The explosion, over the past few years, in the variety of devices that can connect to the internet shows no signs of subsiding.
Analysts have calculated that 100mn tablet computers were sold worldwide in 2011, while smartphones and tablets are being produced by an ever-increasing number of manufacturers. No format or size has yet to emerge as a definitive winner.
Research by Google shows that smartphone penetration is on the rise in Japan; 20% of Japanese now own such a device. And it’s not just the younger digital natives who are driving this change.
Those in their 30s and 40s make up almost a third of all smartphone users, while 77% use their phone everyday to go online.
Compared with a desktop or laptop computer, the increased convenience and portability means that the tablet or smartphone is being seen as the most important way to access the internet. Increasingly, tablets are overtaking TV for entertainment and video consumption.
So what does this mean for businesses looking to inform and gain new customers through their websites?
A traditional website that has been optimised for a desktop computer doesn’t satisfy the consumer on-the-move who has a different set of needs.
Such an individual is more likely to be looking for a link to a mobile map or a phone number for an office, or to want quick access to key information.
You may think: “my phone can browse any website”. True, but this does not mean that your website is mobile-optimised.
A mobile-friendly website is specifically designed for small screens, and takes into account navigation patterns and how to provide convenience to mobile users.
However, a bad mobile experience will drive your potential customer to your competitors’ site.
At the same time, users expect their mobile experience to be as good as their desktop experience. But with multiple screen sizes and operating systems in place, how can a business ensure that their mobile site looks good on every device?
One method is to use responsive web design, so that your site will look its best on mobiles, tablets and desktops of all sizes.
Ensuring that your site is not reliant on the Adobe Flash Platform is now a key requirement to confirm you are not missing out on customers who use Apple products.
While the latest version of HTML5, the markup language for structuring and presenting content for the internet, offers many of the same interactive features already in common use on the web, it also provides for animation and allows for quicker loading times.
Mobile site best practices from Google’s GoMo Campaign include:
• Keep it quick—mobile users are often short on time, and squeeze in online tasks as they go about their day. To help them, design your site to load quickly and make copy easy to read.
• Make it easy to convert—no matter what your site’s objective, your customers need to be able to convert it using a virtual keyboard and no mouse. Make it easy to buy something or contact you.
• Simplify navigation—no one likes to be confused. Clear navigation and search functionality, on large or complex sites, will help your customers easily find what they need.
• Make it local—consumers look for local information on their phones all the time. Include functionality that helps people find and get to you.
• Be thumb-friendly—people use their fingers to operate mobile devices, especially their thumbs. Design your site so even large hands can easily interact with it.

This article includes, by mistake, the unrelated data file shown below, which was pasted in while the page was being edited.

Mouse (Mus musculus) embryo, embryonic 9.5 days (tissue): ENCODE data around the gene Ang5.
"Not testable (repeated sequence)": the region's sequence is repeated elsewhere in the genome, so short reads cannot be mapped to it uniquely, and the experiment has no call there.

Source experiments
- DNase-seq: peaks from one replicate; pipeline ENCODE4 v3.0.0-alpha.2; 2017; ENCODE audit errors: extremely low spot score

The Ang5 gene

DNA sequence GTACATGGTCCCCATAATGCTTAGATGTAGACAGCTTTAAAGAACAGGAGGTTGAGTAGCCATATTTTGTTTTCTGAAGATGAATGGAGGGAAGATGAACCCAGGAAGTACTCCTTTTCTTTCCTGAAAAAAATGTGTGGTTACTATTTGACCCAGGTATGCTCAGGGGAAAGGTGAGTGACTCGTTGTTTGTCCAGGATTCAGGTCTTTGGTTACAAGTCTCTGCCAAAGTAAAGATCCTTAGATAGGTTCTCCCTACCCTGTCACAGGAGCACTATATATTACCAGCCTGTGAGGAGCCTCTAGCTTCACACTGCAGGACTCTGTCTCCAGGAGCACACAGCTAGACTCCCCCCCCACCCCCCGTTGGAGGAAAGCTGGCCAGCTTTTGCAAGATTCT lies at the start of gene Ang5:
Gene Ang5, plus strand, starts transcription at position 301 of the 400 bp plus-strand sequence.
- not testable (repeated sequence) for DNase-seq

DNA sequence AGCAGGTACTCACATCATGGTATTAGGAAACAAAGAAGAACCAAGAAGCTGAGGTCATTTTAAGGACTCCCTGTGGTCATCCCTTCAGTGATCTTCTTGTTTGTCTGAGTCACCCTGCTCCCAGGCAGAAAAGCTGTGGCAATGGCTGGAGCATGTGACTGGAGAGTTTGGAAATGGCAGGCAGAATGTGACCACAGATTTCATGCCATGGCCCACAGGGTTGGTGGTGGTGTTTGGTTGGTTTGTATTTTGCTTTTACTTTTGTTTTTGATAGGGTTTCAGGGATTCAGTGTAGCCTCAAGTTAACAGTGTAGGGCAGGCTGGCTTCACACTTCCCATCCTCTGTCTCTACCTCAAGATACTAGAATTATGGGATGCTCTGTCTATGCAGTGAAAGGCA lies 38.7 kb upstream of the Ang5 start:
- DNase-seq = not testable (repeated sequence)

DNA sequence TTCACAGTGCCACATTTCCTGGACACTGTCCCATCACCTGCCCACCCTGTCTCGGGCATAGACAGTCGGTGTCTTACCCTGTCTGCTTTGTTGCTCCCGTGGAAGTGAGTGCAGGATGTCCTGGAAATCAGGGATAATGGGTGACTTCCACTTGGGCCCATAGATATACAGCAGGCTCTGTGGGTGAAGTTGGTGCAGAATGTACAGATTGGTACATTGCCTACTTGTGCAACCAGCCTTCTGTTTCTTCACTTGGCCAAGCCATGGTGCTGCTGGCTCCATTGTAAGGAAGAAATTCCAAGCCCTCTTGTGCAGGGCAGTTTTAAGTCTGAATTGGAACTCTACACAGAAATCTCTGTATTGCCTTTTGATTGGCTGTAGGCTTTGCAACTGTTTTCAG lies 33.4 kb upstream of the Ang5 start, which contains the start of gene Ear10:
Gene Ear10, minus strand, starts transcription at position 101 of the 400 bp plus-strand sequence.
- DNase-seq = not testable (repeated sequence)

• Make it seamless—people often use multiple screens throughout the day. As much as possible, convert as much of the functionality of your desktop site to mobile, to create a seamless experience.
• Design for visibility—a mobile-friendly site gets its message across without causing eyestrain. Make it easy for your customers to read. Remember they may be in a place with limited light.
• Use mobile site redirects—a mobile site redirect is code that can automatically tell if visitors are using a mobile device and send them to the mobile-friendly version of your site. Have your site developer implement this redirect code so that your customers can get the best version of your site for their needs.
• Make it accessible—your mobile site should work across all mobile devices and all handset orientations.
• Listen, learn and iterate—good mobile sites are user-centric, meaning they’re built with input from your audience. Ask your desktop site users what they want in a mobile website and make testing and optimisation an ongoing process.
The latest trend in marketing is SoLoMo, integrated social, local and mobile campaigns that empower firms to reach specific customers at the right time and place with the right offer.
Major brands such as L’Oréal are using mobile devices to combine geo-location data with social media, often to push out deals or search results related to products and services in one’s immediate vicinity.
The brand also created a social platform that was designed to provide local salons that joined the programme with marketing resources, including marketing materials and advice on how to increase local engagement with consumers. The result? Salons reported an uptick in customer footfall and sales.
Meanwhile, Google’s research shows that mobile commerce, or m-commerce, still has some way to go in Japan. Only 39% of respondents have made a purchase using a smartphone, while 67% say they prefer to use a computer for online purchases. Some 24% believe it is not secure to do so.
To test how your website appears on a smartphone, visit: www.howtogomo.com/en/d/test-your-site/#gomo-meter
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